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This paper focuses on an Anglo-Saxon epic poem set in Scandinavia between the period 8th and 11th century. The major character in the poem is Beowulf, who battles Grendel, Grendel’s mother and the dragon who have been invading the kingdom and killing the warriors of the Geatland Mead hall. After two successive victories, Beowulf becomes king of Geatland. Beowulf later dies after a fatal battle with the dragon in the cave, but he succeeds in the killing of the dragon before the demise. From the poet’s perspective, the monsters are nocturnal humanoid creatures, which kills, drinks blood and eat flesh of the human beings. The paper presents parallelisms that exist between the traditional pagan folklore culture and Christian society in the Kingdom of Danes. Beowulf is in a pagan traditional society setting that portrays an extremely hostile nature and uncontrollable forces of destiny, which picks, its victims randomly. The death of Beowulf marks him as a failure, and that man is never in harmony with the world.
The poem portrays the dragons and the monsters as some powerful creatures that kill and feed on humans or cause destruction and death as the case of the dragon. These creatures used to exist a long time ago though their existence has not been proved. In this article, there are two monsters, which are, Grendel and Grendel’s mother. There is also unnamed dragon. Grendel would invade in the night kill and take away Heorot’s strongman and the weak alike. This devastates King Hrothgar and wondered how he would restore peace amongst the Danish people. Every time he sent warriors to guard the residents in the hall, Grendel struck and killed them. Eventually, Deowulf comes and saves them all by killing the monster, as well as, its mother.
All throughout the poem, especially during the battles with the monsters and the dragon, parallels on pagan beliefs can be highlighted. Beowulf capability to fight the super creatures and free the entire human race in Danes is symbolic to Christian beliefs to battling the earthly enemies, and in the end gaining redemption, also the way the heroes, the kings and the monsters portrayed in a traditional epic setting, as noble and have divine interventions.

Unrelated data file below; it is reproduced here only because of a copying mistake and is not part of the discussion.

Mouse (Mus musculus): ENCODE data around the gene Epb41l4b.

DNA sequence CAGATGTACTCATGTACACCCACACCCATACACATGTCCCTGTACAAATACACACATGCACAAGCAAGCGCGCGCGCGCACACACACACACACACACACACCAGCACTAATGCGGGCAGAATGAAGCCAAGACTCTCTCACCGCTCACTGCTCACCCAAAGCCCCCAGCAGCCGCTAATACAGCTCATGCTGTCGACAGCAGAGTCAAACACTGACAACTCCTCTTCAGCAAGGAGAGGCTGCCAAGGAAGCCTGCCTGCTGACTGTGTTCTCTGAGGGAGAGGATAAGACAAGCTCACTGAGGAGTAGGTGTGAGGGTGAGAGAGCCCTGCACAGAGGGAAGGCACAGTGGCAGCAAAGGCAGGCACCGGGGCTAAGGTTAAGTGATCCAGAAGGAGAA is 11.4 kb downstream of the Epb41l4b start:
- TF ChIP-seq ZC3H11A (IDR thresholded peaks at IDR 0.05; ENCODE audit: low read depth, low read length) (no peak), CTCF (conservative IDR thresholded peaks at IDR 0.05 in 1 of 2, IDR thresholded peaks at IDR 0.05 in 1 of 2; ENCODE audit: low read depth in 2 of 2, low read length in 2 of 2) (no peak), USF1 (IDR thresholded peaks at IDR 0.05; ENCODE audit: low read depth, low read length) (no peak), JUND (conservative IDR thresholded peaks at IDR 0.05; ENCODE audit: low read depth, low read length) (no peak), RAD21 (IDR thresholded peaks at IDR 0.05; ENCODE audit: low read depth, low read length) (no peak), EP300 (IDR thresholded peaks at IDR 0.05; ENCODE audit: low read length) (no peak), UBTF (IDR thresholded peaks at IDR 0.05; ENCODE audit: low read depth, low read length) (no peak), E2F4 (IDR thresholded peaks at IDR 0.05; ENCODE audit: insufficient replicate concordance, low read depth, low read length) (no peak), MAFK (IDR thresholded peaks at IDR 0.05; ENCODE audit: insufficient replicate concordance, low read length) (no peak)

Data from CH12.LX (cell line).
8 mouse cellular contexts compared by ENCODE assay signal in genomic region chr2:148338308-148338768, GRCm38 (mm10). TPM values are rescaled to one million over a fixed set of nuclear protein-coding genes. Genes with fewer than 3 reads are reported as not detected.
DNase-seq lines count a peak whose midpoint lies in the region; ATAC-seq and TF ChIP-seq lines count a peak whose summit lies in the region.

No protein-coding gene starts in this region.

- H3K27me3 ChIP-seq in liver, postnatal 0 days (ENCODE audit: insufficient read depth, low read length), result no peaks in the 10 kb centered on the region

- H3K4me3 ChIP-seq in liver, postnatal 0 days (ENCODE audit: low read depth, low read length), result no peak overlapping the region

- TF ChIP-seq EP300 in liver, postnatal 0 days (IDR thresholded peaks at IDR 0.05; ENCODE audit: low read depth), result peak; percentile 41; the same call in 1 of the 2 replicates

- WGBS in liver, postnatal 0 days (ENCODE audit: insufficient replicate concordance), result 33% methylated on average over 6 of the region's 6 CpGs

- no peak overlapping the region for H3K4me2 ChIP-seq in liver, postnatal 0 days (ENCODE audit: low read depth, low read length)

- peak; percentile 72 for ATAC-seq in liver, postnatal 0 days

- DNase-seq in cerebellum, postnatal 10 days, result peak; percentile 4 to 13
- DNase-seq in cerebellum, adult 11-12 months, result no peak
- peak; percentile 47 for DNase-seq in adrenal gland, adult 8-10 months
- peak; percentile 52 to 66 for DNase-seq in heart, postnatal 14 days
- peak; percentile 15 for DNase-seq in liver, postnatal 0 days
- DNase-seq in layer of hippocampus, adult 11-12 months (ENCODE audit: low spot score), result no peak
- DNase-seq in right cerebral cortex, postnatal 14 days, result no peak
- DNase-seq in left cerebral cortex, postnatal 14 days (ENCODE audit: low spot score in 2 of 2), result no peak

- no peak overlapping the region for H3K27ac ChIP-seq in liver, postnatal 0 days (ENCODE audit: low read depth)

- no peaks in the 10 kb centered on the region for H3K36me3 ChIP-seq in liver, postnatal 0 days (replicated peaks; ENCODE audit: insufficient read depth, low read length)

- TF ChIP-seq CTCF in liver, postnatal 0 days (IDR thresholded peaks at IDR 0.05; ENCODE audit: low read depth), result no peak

Although Beowulf was old enough, as a king he demonstrates his courage, heroism and honor to his kingdom by fighting the dragon. He vows to defend his people to maintain his status and glory in the society. The epic is portraying him to posses much strength thus making him a superhuman; this is another point where pagan characteristic can be identified. Despite the fact that he is aging and seriously hurt by the fire and fangs of the dragon, he destroys the dragon with a single hack. He tucks his sword deep into the flank of the dragon killing it. Another pagan belief of immortality is when he wanted to carry what he held to the afterlife, and a memorial mound made for his remembrance, as a dying wish. He requests to be shown the dragon’s treasures in order to sleep with it before he joins the afterlife. He also makes another order of having his troops to construct a barrow at the coast which he argues, that it be named after him and thus a significant remembrance to his people of his heroic deeds. To his wish, Beowulf gets his wish obeyed by burning his body on a pyre.
On a Christian point of view, Beowulf’s character cab be said to be similar to that of Jesus Christ in that he volunteers to fight dragon alone the way Jesus faced the Satan. He symbolizes an only sacrifice, just like Jesus Christ, a savior to free his people from the evil monsters and the dragon. Beowulf believes that fate is from God as was the case of Jesus Christ on His crucifixion. Jesus had a last supper with His disciples, amongst them, Judas the traitor before the crucification in the following day; Beowulf emulates this by holding a final meeting with his men, including the slave who stole the golden cup from the dragon. All throughout the poem, Beowulf can be said to believe in God as the only source of protection to mankind.That explains why in the end he confesses, and accords thanks to God. He offered his life to protect his people from the evil just as Christ did for the sins of the entire humankind. Just like Jesus Christ, Beowulf is aware of his fate and that his life was ending (Dickinson 67).